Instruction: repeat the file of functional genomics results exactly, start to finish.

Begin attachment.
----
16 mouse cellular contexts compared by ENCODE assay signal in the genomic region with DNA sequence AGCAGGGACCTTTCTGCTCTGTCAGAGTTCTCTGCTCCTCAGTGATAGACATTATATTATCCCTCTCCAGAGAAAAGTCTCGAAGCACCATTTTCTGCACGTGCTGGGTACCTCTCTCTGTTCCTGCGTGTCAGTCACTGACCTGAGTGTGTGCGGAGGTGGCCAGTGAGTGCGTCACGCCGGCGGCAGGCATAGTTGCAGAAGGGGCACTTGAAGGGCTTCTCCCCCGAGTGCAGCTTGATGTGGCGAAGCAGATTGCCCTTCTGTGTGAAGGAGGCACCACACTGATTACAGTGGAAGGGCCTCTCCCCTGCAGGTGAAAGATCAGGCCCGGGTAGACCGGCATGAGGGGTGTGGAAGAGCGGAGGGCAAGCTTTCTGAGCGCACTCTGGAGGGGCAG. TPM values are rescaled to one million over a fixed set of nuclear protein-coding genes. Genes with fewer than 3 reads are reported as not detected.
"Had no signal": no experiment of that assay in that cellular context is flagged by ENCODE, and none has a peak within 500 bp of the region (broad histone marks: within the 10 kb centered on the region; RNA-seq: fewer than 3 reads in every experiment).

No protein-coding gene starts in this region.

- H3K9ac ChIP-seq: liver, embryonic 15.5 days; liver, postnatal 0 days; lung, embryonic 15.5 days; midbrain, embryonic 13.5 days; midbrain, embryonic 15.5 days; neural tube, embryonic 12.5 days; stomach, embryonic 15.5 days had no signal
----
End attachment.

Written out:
16 mouse cellular contexts compared by ENCODE assay signal in the genomic region with DNA sequence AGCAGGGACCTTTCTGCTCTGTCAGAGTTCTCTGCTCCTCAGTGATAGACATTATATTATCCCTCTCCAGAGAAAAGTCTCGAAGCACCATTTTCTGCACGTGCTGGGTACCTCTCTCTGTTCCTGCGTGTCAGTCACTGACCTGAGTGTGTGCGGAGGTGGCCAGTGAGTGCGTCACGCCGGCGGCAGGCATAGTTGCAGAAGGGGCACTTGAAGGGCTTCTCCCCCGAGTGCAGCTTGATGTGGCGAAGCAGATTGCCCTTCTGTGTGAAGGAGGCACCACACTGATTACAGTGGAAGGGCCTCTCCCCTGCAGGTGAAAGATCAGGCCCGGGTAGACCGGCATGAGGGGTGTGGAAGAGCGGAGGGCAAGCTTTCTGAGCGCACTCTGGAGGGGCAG. TPM values are rescaled to one million over a fixed set of nuclear protein-coding genes. Genes with fewer than 3 reads are reported as not detected.
"Had no signal": no experiment of that assay in that cellular context is flagged by ENCODE, and none has a peak within 500 bp of the region (broad histone marks: within the 10 kb centered on the region; RNA-seq: fewer than 3 reads in every experiment).

No protein-coding gene starts in this region.

- H3K9ac ChIP-seq: liver, embryonic 15.5 days; liver, postnatal 0 days; lung, embryonic 15.5 days; midbrain, embryonic 13.5 days; midbrain, embryonic 15.5 days; neural tube, embryonic 12.5 days; stomach, embryonic 15.5 days had no signal